McDonald's Happy Meals are getting a healthier makeover — but is it enough?

Can a Happy Meal ever truly be healthy? McDonald’s on Thursday announced plans to cut the calories in its meals for children and introduce more stringent calorie, sodium, saturated fat, and added sugar limits globally.

To that end, U.S. Happy Meals will include cheeseburgers and chocolate milk only upon request, with bottled water added as a healthy alternative to juice or soda. French fry portions will be halved in an effort to keep the amount of sodium at 650 mg or less.

The new international guidelines, which the fast-food chain hopes to apply to at least half its menus by 2022, also call for a calorie count of 600 or less, with 10 percent from saturated fat and added sugar. McDonald’s added that it expects its U.S. menus to be compliant with the new calorie, fat, and sugar guidelines by this June, though Happy Meals will reach only 78 percent of the sodium target by that time.

McDonald’s Happy Meal. (Photo: AP/Rogelio V. Solis)

The chain, working with Alliance for a Healthier Generation, also pledged to introduce additional healthier options. As many as 100 U.S. markets will stock books with the meals by the end of 2019. The move comes in response to criticism about McDonald’s use of toys and action figures as promotional tools.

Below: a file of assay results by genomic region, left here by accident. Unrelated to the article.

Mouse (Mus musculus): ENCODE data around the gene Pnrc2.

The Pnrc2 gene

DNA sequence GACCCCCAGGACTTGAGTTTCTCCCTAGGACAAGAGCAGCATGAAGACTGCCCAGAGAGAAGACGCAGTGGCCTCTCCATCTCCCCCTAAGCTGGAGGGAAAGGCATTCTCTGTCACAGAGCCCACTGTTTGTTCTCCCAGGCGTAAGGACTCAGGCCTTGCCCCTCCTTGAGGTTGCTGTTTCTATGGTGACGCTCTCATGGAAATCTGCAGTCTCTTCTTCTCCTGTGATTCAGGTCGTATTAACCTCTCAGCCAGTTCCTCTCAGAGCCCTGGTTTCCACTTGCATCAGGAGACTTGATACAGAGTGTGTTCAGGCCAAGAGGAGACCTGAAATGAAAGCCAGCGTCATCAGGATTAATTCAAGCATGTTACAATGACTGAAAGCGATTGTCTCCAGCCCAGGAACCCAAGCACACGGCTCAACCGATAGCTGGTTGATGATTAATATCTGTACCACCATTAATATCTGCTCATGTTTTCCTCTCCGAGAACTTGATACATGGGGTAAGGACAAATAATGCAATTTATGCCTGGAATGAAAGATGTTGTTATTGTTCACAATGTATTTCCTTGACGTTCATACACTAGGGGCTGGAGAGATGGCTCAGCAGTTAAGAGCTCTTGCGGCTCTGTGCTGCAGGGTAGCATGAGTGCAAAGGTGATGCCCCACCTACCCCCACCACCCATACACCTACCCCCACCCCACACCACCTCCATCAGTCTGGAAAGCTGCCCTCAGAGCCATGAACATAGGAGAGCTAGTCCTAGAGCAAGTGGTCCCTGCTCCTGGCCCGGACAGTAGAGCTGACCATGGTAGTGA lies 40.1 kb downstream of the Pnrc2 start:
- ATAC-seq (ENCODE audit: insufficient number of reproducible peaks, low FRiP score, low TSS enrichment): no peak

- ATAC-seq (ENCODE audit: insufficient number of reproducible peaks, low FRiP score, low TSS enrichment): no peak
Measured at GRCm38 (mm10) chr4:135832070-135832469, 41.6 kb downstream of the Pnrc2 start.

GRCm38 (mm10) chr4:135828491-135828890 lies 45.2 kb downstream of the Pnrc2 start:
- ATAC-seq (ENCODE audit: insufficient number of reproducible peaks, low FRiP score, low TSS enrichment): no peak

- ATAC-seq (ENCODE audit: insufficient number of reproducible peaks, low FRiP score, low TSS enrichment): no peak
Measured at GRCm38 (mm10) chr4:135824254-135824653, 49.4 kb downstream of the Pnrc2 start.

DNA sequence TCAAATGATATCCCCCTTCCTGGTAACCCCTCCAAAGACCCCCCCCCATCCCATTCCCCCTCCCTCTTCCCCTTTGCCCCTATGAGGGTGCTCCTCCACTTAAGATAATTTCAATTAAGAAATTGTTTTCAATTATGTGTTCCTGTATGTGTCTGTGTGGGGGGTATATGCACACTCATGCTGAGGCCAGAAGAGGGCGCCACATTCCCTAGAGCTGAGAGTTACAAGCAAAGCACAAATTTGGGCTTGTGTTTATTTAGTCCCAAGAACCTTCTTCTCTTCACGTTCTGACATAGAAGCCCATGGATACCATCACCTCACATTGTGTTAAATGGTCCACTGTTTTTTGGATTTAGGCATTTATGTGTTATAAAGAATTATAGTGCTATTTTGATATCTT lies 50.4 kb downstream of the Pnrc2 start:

But are these “healthy” new targets really that healthy? They are not, according to registered dietitian and pediatric and family nutritionist Nicole Silber.

“McDonald’s is taking baby steps in reformulating their children’s offerings, but they still have a long way to go,” Silber tells Yahoo Lifestyle. “Six hundred calories for a single meal is still excessive for a child! For most age groups, 600 calories would amount to more than half of the daily caloric requirements.”

Silber adds that parents shouldn’t be fooled into thinking the revamped Happy Meals represent real change.

“I am worried parents will interpret these baby steps as significant, and will now think

McDonald’s is actually a healthy option,” she cautions. “In addition to cutting down the portions, they need to reformulate their recipes, cooking techniques, and ingredients by replacing frying with grilling, and switching to lean proteins — like white meat poultry and lean beef — and whole-grain options.”

It’s undoubtedly a step in the right direction — but there’s still a long way to go.

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